The Bulgarian Commission for Protection of Competition has Approved Commitments by Oil Companies Suspected of Cartel Activities
Kluwer Competition Law Blog
July 24, 2017
Please refer to this post as:, ‘The Bulgarian Commission for Protection of Competition has Approved Commitments by Oil Companies Suspected of Cartel Activities’, Kluwer Competition Law Blog, July 24 2017, http://competitionlawblog.kluwercompetitionlaw.com/2017/07/24/bulgarian-commission-protection-competition-approved-commitments-oil-companies-suspected-cartel-activities/
On 28.03.2017, the Bulgarian Commission for Protection of Competition (the “Bulgarian Commission”) approved commitments by the leading Bulgarian oil companies Lukoil Bulgaria LTD; Eco Bulgaria JSC; Shell Bulgaria JSC, OMV Bulgaria LTD; NIS PETROL LTD. The ground for the initiation of the procedure concluded with the approval of commitments was the suspicion by the Bulgarian Commission of an infringement under Art. 15 of the Bulgarian Competition Protection Act (the “Competition Act”) – the almost verbatim adoption of Art. 101 TFEU.
The suspicion of coordinated behaviour and the exchange of information between the oil companies arose out of its 2016 sector inquiry, where the Bulgarian Commission found that the oil market in Bulgaria is problematic.
In the sector inquiry decision, the Bulgarian Commission concluded that the retail prices of petrol and diesel are elastic only in the upper direction, i.e. when the import and wholesale prices of petrol and diesel decreases there is a very slight decrease of the retail prices of petrol and diesel. On the contrary, upon the increase in import and wholesale prices of petrol and diesel, the retail prices are increased almost immediately. In addition, the authority concluded that the price movements of the petrol stations of the above oil companies seem to be coordinated. What is more, the Bulgarian Commission even found exchange of information between representatives of the parties containing commercial data.
Conducting its legal and economic analysis, the Bulgarian Commission concluded that the affected markets are the market of the wholesale and retail of petrol and diesel. Despite the findings related to apparently coordinated movement of prices and the exchange of commercial information, the Commission decided that the oil market in Bulgaria became more competitive due to appearance of new oil companies since 2012. The authority found the market transparent and competitive. In addition, the Bulgarian authority adopts the view that, generally, the investigated markets are vulnerable to coordination but the prices processes are economically legitimate and the oil companies have not infringed Art. 15 of the Competition Act.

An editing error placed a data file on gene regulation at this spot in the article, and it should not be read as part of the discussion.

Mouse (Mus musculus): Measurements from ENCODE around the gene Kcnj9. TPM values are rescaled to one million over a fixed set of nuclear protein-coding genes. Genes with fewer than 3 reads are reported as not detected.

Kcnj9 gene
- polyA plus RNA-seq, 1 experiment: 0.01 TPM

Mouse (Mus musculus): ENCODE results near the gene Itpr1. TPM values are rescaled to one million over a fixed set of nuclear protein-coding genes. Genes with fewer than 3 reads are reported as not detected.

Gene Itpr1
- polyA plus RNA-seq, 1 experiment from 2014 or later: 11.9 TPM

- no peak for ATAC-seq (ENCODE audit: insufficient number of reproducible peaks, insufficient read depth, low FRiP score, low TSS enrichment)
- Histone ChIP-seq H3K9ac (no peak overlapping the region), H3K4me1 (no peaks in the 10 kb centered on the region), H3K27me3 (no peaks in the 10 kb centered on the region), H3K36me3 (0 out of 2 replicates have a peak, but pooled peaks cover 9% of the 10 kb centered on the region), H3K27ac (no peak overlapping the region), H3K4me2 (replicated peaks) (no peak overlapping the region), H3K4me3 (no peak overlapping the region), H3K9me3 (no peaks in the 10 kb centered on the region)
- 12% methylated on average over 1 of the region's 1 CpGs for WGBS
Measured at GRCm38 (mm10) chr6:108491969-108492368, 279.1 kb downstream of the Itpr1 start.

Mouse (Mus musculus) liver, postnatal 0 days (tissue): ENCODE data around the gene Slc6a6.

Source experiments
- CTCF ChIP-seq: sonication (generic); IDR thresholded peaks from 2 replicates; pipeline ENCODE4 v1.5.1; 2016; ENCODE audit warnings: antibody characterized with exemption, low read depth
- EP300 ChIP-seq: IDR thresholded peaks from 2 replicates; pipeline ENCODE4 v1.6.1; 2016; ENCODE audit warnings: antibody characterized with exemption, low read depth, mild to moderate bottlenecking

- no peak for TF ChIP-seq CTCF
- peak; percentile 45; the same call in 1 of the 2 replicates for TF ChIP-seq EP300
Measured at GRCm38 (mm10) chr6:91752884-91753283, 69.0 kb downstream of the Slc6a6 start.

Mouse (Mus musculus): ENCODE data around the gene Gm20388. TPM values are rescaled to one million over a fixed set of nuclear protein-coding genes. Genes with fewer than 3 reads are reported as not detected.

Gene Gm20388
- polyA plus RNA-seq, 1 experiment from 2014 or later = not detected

The interesting aspect of the decision is that the Bulgarian Commission did not find a cartel between the oil companies but they proposed commitments comprising:
- prohibition of contact between the employees of the proper and the competitive gas stations;
- prohibition of contact and exchange of information between competitors;
- prohibition for provision , receipt or discussion of information within the oil companies association;
- termination of employment agreements with employees violating the above prohibitions.
On one hand, the authority did not find any infringement, on the other hand the authority approved the suggested commitments by the oil companies. Under Bulgarian competition law, in order to have commitments, there is a necessity of having a breach of competition. Otherwise, the existence of the commitments has no foundation.
In addition, under Art. 75 paragraph 3 of the Competition Act, the competition authority cannot approve commitments in the case of severe breach of competition. This approach is followed also by the Rules for approval of the commitments from the Bulgarian Commission dated 09.02.2010.
An infringement under Art. 15 of the Competition Act falls within the scope of a severe breach of competition. Strictly, the Bulgarian Commission did not find violation under Art. 15 of the Competition Act. However, the authority did not find a breach of competition law at all. Thus, the question on the ground under which the Bulgarian Commission approved the commitments suggested by the oil companies remains open.
A fact worth mentioning is the existence of appeal against the decision of the Bulgarian Commission before the Supreme Administrative Court of the Republic of Bulgaria. The personal data of the applicant is confidential but it is very likely to be a physical person. After scheduling of the open court hearing of the case, the applicant revoked its appeal on 05.06.2017. The Supreme Administrative Court with Ruling dated 06.06.2017 terminated the procedure. Consequently, the decision of the Bulgarian Commission entered into force.
In conclusion, in the Republic of Bulgaria there is a precedent for cartel proceedings that concluded with commitments approved by the Bulgarian competition authority. Additionally, the Bulgarian Commission approved commitments suggested by Lukoil Bulgaria LTD; Eco Bulgaria JSC; Shell Bulgaria JSC, OMV Bulgaria LTD; NIS PETROL LTD without finding any breach of competition under Bulgarian Competition Act. It is extremely interesting what the commitments are designed to cure. The cartel or another breach of competition law? The question will continue to bother us, since the case is closed and the Bulgarian Supreme Administrative Court was deprived by the possibility to control the legality of the Bulgarian Commission for Protection of Competition’s decision.